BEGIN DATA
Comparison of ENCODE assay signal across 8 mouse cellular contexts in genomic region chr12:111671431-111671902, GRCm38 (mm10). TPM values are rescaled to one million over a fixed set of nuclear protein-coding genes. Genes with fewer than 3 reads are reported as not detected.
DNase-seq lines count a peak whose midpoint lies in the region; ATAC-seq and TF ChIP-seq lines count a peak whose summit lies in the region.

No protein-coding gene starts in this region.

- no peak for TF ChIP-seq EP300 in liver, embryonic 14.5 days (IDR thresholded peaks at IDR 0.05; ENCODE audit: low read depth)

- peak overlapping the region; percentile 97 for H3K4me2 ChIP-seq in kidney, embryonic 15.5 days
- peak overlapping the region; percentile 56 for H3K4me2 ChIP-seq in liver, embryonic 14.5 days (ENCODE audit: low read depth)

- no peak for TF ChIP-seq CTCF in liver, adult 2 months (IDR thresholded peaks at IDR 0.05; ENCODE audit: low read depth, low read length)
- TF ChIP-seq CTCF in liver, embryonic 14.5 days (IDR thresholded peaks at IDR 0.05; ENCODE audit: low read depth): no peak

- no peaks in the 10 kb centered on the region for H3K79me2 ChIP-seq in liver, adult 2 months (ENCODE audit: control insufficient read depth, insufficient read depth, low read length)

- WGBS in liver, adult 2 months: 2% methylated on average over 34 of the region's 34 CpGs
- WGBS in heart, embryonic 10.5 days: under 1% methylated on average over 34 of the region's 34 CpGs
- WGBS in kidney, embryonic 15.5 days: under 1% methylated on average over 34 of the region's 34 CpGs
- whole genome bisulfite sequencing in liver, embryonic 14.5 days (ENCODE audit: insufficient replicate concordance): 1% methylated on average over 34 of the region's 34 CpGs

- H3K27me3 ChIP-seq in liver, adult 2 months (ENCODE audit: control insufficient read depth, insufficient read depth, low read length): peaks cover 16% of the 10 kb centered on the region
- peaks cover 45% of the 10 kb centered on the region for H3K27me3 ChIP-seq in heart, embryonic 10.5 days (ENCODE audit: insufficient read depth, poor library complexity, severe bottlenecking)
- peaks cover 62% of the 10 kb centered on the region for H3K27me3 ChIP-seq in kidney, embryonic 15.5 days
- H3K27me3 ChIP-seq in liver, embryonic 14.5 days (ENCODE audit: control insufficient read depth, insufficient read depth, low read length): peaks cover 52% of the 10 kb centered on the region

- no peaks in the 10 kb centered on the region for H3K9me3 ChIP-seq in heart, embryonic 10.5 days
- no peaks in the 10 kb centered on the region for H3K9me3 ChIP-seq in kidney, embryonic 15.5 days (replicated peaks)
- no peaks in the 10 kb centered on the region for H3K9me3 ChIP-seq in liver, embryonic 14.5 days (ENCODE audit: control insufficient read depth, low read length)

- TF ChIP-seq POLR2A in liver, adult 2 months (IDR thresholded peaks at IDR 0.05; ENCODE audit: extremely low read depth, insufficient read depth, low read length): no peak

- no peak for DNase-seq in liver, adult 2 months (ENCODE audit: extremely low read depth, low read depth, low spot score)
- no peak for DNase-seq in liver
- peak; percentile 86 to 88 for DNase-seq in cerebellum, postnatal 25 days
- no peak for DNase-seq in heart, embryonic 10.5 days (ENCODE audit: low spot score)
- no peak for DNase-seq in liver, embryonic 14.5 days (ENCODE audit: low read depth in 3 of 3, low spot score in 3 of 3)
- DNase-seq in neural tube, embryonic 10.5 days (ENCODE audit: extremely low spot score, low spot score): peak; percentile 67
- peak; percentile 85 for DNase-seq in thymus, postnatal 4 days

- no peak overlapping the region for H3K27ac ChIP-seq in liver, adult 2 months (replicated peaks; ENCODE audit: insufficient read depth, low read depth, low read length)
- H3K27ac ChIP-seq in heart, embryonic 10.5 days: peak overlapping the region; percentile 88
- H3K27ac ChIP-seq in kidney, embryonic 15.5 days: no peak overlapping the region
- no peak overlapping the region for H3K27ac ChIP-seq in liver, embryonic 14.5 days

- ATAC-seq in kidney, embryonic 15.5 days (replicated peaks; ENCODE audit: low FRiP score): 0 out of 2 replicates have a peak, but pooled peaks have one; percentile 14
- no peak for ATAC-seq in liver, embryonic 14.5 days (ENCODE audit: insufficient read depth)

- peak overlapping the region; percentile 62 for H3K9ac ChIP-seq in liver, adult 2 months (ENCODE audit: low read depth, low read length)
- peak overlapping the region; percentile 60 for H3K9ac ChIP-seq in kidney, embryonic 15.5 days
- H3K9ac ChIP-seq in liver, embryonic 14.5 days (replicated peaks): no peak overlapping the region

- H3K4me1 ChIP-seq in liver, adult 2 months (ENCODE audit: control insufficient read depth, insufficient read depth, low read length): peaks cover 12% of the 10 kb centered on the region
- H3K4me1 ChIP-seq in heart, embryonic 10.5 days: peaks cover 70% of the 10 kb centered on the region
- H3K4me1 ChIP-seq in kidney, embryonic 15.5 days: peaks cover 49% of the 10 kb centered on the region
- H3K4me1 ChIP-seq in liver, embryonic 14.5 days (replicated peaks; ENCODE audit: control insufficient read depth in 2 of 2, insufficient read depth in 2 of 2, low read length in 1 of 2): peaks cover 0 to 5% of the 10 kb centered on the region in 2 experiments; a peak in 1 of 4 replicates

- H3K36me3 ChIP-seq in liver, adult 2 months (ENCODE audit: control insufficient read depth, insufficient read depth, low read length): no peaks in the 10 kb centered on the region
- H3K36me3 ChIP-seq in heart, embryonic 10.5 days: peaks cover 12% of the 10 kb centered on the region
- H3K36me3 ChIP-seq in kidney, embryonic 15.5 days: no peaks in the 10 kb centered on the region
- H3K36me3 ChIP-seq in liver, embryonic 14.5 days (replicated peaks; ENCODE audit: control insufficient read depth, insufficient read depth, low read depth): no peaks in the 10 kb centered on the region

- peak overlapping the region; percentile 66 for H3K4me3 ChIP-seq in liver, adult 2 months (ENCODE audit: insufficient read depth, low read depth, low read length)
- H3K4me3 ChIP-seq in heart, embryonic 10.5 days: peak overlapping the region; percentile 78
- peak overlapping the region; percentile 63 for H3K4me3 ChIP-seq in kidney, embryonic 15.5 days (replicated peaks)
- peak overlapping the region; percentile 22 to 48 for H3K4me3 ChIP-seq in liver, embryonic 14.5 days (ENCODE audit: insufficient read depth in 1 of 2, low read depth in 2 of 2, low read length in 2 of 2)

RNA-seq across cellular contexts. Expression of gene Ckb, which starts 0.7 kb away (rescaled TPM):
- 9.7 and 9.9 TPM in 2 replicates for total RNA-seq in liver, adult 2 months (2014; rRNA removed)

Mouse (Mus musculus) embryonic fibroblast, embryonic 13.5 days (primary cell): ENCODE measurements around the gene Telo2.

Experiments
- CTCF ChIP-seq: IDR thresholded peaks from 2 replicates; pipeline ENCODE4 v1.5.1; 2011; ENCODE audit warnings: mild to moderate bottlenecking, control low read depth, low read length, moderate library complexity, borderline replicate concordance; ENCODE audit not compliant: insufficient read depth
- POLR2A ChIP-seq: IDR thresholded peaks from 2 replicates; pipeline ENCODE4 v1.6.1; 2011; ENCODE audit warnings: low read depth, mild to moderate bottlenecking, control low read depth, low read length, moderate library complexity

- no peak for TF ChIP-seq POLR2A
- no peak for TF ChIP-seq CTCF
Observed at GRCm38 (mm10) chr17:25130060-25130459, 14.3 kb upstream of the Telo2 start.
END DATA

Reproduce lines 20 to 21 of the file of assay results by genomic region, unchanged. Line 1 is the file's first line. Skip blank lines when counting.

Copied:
- no peaks in the 10 kb centered on the region for H3K9me3 ChIP-seq in liver, embryonic 14.5 days (ENCODE audit: control insufficient read depth, low read length)

- TF ChIP-seq POLR2A in liver, adult 2 months (IDR thresholded peaks at IDR 0.05; ENCODE audit: extremely low read depth, insufficient read depth, low read length): no peak